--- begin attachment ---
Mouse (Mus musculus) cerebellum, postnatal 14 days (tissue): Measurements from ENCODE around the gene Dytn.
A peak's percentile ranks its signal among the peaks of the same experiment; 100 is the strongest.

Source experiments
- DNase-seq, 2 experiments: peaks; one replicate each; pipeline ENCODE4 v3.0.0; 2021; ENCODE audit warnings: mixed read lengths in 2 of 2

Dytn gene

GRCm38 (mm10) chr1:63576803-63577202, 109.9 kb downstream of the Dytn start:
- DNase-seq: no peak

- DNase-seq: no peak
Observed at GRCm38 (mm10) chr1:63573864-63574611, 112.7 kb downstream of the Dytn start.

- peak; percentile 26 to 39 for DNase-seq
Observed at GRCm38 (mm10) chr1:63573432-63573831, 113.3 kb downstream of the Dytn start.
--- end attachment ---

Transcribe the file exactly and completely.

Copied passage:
Mouse (Mus musculus) cerebellum, postnatal 14 days (tissue): Measurements from ENCODE around the gene Dytn.
A peak's percentile ranks its signal among the peaks of the same experiment; 100 is the strongest.

Source experiments
- DNase-seq, 2 experiments: peaks; one replicate each; pipeline ENCODE4 v3.0.0; 2021; ENCODE audit warnings: mixed read lengths in 2 of 2

Dytn gene

GRCm38 (mm10) chr1:63576803-63577202, 109.9 kb downstream of the Dytn start:
- DNase-seq: no peak

- DNase-seq: no peak
Observed at GRCm38 (mm10) chr1:63573864-63574611, 112.7 kb downstream of the Dytn start.

- peak; percentile 26 to 39 for DNase-seq
Observed at GRCm38 (mm10) chr1:63573432-63573831, 113.3 kb downstream of the Dytn start.